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Stimulating Faith by Way of Contradiction

by Gaylord Noyce

Gaylord Noyce teaches practical theology at Yale Divinity School. His most recent book is The Pastor as Moral Counselor. This article appeared in the Christian Century, August 13-20, 1986, p. 703. Copyright by the Christian Century Foundation and used by permission. Current articles and subscription information can be found at www.christiancentury.org. This material was prepared for Religion Online by Ted & Winnie Brock.


Theologian Charles Wood, in The Formation of Christian Understanding (Westminster, 1981) , offers a provocative insight regarding the Bible’s multiple perspectives. Far from presenting a mere problem of interpretation, he contends, the differing and even contradictory texts can lead us to a more vigorous, robust kind of faith.

"These disparate elements are not to be ‘harmonized’ into some innocuous consensus," he says. Their function is rather to stimulate more thorough reflection and more honest engagement, and thus to foster a clearer and more lively apprehension of the canonical witness and its implications.

Wood is on to something, as most good teachers will recognize. The goal of teachers is not to make clones of themselves, or robots who blindly follow in the footsteps and habits of their leaders. Rather, teachers aim to help people think and understand and grow. Few methods in teaching encourage thinking better than the encounter with contradiction.

Think, for example, of the teacher of American history who presents a class of seventh graders with two accounts of the battle of Gettysburg, one written in the North and one in the South. Or of two views of the American Revolution, one from the colonies and one from a loyalist in London, both of which are persuasive. Such an exercise captures the students’ interest and prompts a quest for understanding more effectively than does the enforcement of one-dimensional "right answers" to be learned by rote.

I do a fair amount of teaching with case studies. A good case study comes out of an open-ended situation in which a decision is demanded but in which contradictory courses of action seem equally appealing, or in which moral pressures make contradictory claims.

The fundamentalist mind-set, of course, sees little but problems in the multiple sources and viewpoints we have from Genesis to Revelation. It feels a need to explain away the inconsistencies, the several perspectives, the different accounts. But what a richness there is in the contradictions -- in those two different stories of creation, or those four portraits of Jesus, or in the divergent views on faith and works that we find in the book of James and the letters of Paul.

Try starting a class by reading Matthew’s "Blessed are the poor in spirit," and then by reading Luke’s "Blessed are the poor." What a difference, whichever Jesus said. Both sayings have a canonical function in the church, shaping part of our identity and purpose, and we won’t throw out either one, even if scholarship moves us to think Jesus more likely said the one and not the other.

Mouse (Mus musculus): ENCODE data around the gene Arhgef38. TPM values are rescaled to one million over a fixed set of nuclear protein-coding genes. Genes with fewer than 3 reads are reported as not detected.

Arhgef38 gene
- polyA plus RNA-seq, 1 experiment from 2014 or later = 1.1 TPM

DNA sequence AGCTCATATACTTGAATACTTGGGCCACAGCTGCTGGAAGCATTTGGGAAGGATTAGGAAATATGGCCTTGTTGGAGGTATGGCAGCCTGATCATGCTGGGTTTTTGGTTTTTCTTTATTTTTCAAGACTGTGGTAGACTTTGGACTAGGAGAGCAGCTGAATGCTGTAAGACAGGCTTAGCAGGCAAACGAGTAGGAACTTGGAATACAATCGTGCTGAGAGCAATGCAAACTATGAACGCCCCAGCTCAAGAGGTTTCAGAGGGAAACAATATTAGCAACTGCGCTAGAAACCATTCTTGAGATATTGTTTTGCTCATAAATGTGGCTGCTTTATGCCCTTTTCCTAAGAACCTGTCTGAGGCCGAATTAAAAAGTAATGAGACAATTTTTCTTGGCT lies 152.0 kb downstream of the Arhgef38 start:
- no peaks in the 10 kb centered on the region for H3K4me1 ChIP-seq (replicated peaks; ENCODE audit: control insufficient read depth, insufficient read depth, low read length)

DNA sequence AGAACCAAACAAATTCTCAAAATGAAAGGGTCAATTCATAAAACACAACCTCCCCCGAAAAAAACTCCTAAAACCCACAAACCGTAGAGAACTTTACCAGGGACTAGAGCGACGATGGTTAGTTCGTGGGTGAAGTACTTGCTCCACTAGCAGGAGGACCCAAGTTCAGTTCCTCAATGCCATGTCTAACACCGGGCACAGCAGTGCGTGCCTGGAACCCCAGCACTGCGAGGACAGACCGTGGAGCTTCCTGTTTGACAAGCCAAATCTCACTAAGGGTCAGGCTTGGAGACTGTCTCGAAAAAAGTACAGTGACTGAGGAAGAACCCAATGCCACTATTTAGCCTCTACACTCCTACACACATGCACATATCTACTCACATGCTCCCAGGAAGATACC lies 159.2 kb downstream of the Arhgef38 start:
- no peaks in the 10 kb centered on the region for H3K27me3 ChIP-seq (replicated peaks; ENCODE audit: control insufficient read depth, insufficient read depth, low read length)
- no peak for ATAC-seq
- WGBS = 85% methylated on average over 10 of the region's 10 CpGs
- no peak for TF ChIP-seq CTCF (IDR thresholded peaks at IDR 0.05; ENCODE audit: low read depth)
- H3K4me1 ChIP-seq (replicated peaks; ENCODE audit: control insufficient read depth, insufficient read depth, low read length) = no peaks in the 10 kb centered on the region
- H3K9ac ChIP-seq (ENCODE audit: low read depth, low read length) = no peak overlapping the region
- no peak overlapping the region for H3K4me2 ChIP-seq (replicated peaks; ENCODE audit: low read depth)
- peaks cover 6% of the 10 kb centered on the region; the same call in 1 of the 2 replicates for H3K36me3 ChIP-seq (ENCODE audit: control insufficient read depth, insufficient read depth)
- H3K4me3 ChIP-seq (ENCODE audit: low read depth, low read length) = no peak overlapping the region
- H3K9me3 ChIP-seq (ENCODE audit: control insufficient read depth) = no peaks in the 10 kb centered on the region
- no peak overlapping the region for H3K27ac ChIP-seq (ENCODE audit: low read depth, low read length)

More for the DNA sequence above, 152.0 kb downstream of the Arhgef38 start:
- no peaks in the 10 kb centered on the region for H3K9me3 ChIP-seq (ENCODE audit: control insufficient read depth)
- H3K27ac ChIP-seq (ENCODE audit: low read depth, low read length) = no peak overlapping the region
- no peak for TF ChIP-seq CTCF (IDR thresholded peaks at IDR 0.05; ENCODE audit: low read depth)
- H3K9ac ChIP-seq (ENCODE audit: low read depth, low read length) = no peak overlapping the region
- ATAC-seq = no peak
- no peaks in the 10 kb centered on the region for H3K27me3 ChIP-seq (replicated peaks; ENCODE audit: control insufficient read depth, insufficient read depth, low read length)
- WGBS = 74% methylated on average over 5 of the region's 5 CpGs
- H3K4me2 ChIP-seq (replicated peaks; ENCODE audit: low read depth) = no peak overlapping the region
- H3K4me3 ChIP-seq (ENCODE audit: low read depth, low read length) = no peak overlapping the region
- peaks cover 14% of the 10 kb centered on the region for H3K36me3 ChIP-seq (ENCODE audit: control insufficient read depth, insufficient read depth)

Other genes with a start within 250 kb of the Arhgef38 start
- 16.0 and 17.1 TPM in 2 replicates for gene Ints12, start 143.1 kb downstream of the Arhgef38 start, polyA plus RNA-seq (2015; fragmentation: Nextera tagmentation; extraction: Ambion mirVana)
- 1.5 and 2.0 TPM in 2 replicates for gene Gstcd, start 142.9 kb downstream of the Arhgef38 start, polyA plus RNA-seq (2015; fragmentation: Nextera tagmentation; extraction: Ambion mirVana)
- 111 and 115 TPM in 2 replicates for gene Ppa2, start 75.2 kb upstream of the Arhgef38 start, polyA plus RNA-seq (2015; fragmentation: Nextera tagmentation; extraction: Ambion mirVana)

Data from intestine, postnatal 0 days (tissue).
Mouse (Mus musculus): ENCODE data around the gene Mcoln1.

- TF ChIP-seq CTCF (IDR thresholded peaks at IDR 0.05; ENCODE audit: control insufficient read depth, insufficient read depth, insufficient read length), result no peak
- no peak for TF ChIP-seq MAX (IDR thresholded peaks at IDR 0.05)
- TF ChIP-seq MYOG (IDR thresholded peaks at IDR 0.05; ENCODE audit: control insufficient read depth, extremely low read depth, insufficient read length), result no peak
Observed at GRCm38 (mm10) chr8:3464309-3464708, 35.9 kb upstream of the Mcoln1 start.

Or try matching Jesus’ approval of Zaccheus’s enthusiastic decision to give half his goods to the poor with Jesus’ demand of the rich young ruler, "Sell all you have." Or put Luke’s Jesus, who forbids all divorce, together with Matthew’s, who allows it in the case of adultery.

We don’t discard James or Jude or the Song of Solomon or Leviticus even if they don’t of themselves present the kernel of the Christian gospel, or anything much like it. We have a richly textured tradition, and varied roots to our religious language, symbolism and reflection. Charles Wood cherishes these inconsistent elements in the Bible. "Their elimination from the canon might diminish its witness or its effectiveness in one way or another, even though they are in no way representative of the canon. There are some among these whose anomalous status may even be the clue to their canonical role: like the friends of Job they provoke to deeper consideration even though -- or just because -- their own proposals are unsatisfactory."

Though high schoolers and college students don’t stage formal debates as much these days as they once did, the debate format is still a highly effective means of motivating and educating people. "Resolved: Nuclear power is not worth the risks to human life. Pro and con." "Resolved: Abortion, for the Christian, is never justified. Pro and Con."

Some years ago in a book on motivating human learning, Leon Festinger observed that we coast along with our routine patterns of thought without much serious reflection until the moment that we meet something strange, some surd. something that doesn’t fit. Then we are forced to struggle and to expand our thinking with new insights. Most scientific revolutions, have come about like that. So does personal growth.

Festinger called his book A Theory of Cognitive Dissonance. I like the title because I sing, and the great moments in music are often those tense ones when dissonance hangs impatiently in the air, waiting for harmonic resolution. Music without its dissonances would too often be innocuous and insipid -- as the Christian faith would be if we explained away its mysteries. Thank God for the gift of contradiction


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